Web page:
headshot_small I am a fifth year PhD candidate studying computational biology and machine learning in the Paul G. Allen School of Computer Science and Engineering at the University of Washington with Su-In Lee. I love working on the application of machine learning to genomics and personalized health. Over the next few decades I believe these fields will have a large impact on our daily lives, and that much of this impact will be made possible by automated data analysis. Before UW I had the opportunity to study graph theory at Colorado State University, and lead research projects at Numerica for several years.

My current work focuses on actionable machine learning in both basic biology and predictive medicine in the hospital. In both areas a combination of interpretable models and transparent visualizations of the learned structure is important.

Check out my publications and blog posts for more details on my work.


Open source software

  • SHAP – Explains the output of any machine learning model using expectations and Shapley values. Under certain assumptions it can be shown to be the optimal linear explanation of any model’s prediction.
  • ChromNet.jl – A network learning method that ingests BAM/BED files and other pre-processed data bundles (such as the one provided for all human ENCODE ChIP-seq data).
  • SimplePlot.jl – A wrapper for Julia plotting based on Matplotlib. It allows natural layer based compositing and simple keyword parameter distribution to make simple plots simple and complex plots understandable.

For a full list of open source packages see GitHub



  • ChromNet – An online network visualization of the chromatin network estimated from ENCODE ChIP-seq data, or custom network users upload.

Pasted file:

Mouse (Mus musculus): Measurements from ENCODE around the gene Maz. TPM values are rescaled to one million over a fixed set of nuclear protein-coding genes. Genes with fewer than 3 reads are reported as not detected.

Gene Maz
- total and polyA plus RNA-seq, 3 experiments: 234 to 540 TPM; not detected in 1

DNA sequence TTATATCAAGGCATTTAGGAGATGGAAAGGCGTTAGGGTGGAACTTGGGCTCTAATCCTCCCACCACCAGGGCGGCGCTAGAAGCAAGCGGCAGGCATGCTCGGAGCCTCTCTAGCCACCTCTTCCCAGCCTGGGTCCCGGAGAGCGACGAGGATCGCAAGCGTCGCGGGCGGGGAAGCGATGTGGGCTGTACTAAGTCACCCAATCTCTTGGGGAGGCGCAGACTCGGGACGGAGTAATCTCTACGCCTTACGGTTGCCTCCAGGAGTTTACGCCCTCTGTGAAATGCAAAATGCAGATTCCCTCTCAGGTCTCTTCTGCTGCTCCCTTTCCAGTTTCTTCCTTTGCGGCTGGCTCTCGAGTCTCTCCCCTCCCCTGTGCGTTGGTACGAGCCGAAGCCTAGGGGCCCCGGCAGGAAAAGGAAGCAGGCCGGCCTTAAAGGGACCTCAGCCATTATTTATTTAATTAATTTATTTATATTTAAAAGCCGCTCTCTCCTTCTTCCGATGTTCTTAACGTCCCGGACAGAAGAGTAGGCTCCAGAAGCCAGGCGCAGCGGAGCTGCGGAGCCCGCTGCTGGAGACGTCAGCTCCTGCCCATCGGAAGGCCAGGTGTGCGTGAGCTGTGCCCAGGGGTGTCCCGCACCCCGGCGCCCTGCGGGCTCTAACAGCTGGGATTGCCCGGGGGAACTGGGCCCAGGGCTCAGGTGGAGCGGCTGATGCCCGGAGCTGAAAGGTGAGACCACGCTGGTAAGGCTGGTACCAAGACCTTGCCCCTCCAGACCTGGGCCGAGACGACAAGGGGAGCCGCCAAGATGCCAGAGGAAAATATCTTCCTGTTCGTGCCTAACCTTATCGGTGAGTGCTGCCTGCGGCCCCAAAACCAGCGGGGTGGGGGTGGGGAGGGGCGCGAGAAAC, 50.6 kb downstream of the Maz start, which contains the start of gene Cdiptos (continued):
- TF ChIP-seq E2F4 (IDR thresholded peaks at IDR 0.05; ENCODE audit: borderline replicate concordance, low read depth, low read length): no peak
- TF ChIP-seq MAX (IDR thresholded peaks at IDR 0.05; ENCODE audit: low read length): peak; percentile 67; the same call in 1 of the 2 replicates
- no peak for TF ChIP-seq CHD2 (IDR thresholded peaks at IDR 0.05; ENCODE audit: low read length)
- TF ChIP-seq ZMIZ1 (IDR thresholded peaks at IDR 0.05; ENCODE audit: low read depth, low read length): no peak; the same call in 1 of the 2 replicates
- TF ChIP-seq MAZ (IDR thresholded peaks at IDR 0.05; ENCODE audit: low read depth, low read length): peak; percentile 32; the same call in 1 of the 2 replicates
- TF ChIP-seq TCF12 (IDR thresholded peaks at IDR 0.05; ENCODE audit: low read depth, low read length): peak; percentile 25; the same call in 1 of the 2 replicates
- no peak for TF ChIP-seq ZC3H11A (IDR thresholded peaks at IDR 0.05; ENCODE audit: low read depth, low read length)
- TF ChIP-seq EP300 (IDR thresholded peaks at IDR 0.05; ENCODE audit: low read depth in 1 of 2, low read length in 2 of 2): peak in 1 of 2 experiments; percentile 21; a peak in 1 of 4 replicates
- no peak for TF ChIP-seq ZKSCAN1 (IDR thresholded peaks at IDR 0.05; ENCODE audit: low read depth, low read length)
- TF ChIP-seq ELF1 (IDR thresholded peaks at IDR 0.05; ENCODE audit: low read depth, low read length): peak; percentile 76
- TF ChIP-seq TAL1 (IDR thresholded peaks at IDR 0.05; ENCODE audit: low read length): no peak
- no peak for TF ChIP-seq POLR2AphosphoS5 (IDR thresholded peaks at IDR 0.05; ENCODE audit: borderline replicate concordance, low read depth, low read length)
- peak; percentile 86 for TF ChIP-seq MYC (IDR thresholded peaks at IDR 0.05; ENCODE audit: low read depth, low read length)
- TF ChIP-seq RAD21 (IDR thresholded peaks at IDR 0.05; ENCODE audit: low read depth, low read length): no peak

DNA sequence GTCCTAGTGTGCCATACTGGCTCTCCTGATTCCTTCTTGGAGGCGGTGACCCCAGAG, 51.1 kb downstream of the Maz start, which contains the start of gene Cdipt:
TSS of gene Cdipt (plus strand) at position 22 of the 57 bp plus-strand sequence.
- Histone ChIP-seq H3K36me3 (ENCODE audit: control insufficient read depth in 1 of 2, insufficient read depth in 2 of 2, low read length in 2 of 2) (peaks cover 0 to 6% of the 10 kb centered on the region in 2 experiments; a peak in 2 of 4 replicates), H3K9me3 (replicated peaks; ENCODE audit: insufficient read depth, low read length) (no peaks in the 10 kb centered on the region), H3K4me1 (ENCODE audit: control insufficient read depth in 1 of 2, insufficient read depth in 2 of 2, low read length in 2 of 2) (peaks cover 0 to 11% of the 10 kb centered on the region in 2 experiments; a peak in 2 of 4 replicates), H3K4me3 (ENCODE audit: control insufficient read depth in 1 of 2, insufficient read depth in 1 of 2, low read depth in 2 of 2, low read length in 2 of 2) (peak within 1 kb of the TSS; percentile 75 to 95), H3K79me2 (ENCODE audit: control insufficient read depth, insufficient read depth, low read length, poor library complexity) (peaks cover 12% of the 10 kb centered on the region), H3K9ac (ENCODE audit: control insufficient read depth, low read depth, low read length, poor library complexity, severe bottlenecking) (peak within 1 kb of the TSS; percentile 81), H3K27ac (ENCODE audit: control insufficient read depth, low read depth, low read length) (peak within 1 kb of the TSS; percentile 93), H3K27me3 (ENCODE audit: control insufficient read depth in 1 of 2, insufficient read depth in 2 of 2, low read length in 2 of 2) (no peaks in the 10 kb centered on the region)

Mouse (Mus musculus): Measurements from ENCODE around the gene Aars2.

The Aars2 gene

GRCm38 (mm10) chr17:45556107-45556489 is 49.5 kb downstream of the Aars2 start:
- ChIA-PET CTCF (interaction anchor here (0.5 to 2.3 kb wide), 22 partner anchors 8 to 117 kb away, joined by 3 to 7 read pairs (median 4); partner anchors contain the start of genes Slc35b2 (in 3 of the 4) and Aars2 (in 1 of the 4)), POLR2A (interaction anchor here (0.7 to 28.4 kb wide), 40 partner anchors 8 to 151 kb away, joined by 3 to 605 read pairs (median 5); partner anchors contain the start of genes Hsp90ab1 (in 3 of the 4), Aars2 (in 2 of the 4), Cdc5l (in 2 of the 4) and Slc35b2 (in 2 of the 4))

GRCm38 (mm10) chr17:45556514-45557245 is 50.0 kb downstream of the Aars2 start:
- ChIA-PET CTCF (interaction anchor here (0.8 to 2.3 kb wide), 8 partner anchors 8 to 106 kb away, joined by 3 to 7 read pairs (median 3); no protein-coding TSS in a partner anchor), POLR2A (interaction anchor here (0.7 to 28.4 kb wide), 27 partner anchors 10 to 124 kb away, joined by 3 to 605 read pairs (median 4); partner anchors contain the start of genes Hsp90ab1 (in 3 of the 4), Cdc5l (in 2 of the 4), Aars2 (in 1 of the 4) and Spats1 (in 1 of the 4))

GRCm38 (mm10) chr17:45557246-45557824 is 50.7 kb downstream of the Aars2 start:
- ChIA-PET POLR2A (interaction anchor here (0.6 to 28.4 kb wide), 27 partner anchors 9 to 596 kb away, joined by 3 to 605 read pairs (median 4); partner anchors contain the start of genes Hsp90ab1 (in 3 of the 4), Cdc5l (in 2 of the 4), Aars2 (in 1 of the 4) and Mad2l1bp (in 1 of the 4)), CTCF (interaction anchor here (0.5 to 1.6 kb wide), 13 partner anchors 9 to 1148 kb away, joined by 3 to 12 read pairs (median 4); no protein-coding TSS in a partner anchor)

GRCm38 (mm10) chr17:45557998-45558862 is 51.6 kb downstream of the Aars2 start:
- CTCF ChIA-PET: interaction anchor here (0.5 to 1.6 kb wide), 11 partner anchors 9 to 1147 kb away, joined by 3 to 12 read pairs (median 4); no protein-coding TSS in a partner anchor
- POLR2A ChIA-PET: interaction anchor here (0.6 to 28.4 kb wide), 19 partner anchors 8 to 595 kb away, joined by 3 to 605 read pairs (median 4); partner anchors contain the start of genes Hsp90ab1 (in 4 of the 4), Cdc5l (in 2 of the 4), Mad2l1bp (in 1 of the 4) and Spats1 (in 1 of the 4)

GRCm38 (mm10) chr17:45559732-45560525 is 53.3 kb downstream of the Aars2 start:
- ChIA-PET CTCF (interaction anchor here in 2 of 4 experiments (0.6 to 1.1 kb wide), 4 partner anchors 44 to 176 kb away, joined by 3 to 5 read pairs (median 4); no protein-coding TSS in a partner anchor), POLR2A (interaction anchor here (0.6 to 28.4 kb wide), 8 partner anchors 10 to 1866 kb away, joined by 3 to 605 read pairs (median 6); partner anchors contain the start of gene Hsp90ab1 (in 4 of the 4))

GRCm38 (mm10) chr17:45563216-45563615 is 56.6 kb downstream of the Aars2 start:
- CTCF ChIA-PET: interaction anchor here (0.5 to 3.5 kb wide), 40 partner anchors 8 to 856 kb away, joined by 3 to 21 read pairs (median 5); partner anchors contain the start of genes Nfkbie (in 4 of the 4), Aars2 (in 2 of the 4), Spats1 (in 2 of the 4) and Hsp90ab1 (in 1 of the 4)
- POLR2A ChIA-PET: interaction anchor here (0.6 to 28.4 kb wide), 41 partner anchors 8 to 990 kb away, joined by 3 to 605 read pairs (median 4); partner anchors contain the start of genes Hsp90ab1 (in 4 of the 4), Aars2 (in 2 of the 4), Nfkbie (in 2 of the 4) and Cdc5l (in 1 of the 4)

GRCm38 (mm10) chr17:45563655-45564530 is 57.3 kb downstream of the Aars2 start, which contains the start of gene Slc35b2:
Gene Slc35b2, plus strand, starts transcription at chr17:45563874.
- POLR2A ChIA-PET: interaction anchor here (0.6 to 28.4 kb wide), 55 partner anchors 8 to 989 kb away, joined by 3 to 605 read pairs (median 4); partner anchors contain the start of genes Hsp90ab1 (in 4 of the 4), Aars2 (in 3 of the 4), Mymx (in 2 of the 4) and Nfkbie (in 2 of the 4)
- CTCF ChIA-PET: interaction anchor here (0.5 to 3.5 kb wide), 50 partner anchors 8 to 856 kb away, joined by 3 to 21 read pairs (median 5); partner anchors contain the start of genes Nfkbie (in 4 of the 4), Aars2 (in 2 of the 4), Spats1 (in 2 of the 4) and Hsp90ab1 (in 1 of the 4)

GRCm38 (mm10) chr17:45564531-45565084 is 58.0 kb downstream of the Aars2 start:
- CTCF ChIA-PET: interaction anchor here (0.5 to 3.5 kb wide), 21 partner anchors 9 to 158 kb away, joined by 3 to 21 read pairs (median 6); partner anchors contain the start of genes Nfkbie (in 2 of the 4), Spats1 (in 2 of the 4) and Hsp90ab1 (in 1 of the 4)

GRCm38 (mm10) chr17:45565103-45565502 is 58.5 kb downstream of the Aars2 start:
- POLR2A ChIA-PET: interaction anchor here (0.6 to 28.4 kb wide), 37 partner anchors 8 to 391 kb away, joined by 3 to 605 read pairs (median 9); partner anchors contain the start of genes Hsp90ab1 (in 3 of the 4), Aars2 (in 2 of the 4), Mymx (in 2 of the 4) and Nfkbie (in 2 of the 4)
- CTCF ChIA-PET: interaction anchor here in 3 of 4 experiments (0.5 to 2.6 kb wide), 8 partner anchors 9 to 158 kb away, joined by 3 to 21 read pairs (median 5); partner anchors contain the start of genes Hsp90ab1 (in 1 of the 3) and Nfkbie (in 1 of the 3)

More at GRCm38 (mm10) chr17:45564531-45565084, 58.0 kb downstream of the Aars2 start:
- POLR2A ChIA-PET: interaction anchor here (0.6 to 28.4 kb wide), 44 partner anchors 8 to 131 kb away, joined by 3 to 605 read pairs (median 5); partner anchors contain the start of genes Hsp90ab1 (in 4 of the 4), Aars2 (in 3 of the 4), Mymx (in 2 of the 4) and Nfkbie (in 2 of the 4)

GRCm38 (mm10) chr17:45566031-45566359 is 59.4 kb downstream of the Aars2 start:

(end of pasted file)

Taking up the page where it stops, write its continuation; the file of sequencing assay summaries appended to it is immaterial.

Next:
Current work


Previous work

4 thoughts on “About

  1. Hi Scott,
    Can you direct me towards the supplementary proof of Theorem 2 up to 10 dimensions in your paper:
    S. Lundberg, S. Lee “A unified approach to interpreting model predictions,” NIPS 2017 (selected for oral presentation)
    It is not attached to the arxiv paper.

    Eddie Herman

  2. Hi Scott, we met at NIPS 2017. I have a question about SHAP. It is possible to run the model-agnostic SHAP without a background sample?

    1. Good question. The issue is that since SHAP values rely on conditional expectations there needs to be some definition of the background input feature distribution, even if that is just a single reference input that is defined by the user. Without any definition of the input feature distribution it would be impossible to know if a feature value was increasing or decreasing the model output (since increasing and decreasing are always relative to something else).

Leave a Reply

Your email address will not be published. Required fields are marked *